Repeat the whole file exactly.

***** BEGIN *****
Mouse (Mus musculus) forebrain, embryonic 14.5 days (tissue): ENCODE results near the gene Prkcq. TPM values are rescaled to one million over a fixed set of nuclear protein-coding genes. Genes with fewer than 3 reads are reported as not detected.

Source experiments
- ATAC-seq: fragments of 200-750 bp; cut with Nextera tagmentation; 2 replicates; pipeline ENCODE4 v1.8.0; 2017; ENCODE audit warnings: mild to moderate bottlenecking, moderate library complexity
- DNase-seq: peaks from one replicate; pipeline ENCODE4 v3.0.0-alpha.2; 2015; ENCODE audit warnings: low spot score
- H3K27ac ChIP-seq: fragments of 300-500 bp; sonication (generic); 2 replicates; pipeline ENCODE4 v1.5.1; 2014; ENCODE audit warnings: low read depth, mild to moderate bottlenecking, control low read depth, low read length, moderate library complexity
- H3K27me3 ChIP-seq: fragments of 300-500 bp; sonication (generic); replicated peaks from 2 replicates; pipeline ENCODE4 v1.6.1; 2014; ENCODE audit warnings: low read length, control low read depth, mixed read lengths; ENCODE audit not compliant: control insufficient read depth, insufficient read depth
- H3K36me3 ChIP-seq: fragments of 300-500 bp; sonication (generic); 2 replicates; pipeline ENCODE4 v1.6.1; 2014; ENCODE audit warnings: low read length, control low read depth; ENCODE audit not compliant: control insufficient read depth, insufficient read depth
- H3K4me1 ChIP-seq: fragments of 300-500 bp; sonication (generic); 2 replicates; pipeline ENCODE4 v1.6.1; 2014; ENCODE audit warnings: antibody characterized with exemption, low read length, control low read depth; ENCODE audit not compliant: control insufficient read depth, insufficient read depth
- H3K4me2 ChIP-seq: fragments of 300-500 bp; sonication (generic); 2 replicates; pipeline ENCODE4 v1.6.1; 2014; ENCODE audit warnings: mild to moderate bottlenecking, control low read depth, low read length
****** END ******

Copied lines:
Mouse (Mus musculus) forebrain, embryonic 14.5 days (tissue): ENCODE results near the gene Prkcq. TPM values are rescaled to one million over a fixed set of nuclear protein-coding genes. Genes with fewer than 3 reads are reported as not detected.

Source experiments
- ATAC-seq: fragments of 200-750 bp; cut with Nextera tagmentation; 2 replicates; pipeline ENCODE4 v1.8.0; 2017; ENCODE audit warnings: mild to moderate bottlenecking, moderate library complexity
- DNase-seq: peaks from one replicate; pipeline ENCODE4 v3.0.0-alpha.2; 2015; ENCODE audit warnings: low spot score
- H3K27ac ChIP-seq: fragments of 300-500 bp; sonication (generic); 2 replicates; pipeline ENCODE4 v1.5.1; 2014; ENCODE audit warnings: low read depth, mild to moderate bottlenecking, control low read depth, low read length, moderate library complexity
- H3K27me3 ChIP-seq: fragments of 300-500 bp; sonication (generic); replicated peaks from 2 replicates; pipeline ENCODE4 v1.6.1; 2014; ENCODE audit warnings: low read length, control low read depth, mixed read lengths; ENCODE audit not compliant: control insufficient read depth, insufficient read depth
- H3K36me3 ChIP-seq: fragments of 300-500 bp; sonication (generic); 2 replicates; pipeline ENCODE4 v1.6.1; 2014; ENCODE audit warnings: low read length, control low read depth; ENCODE audit not compliant: control insufficient read depth, insufficient read depth
- H3K4me1 ChIP-seq: fragments of 300-500 bp; sonication (generic); 2 replicates; pipeline ENCODE4 v1.6.1; 2014; ENCODE audit warnings: antibody characterized with exemption, low read length, control low read depth; ENCODE audit not compliant: control insufficient read depth, insufficient read depth
- H3K4me2 ChIP-seq: fragments of 300-500 bp; sonication (generic); 2 replicates; pipeline ENCODE4 v1.6.1; 2014; ENCODE audit warnings: mild to moderate bottlenecking, control low read depth, low read length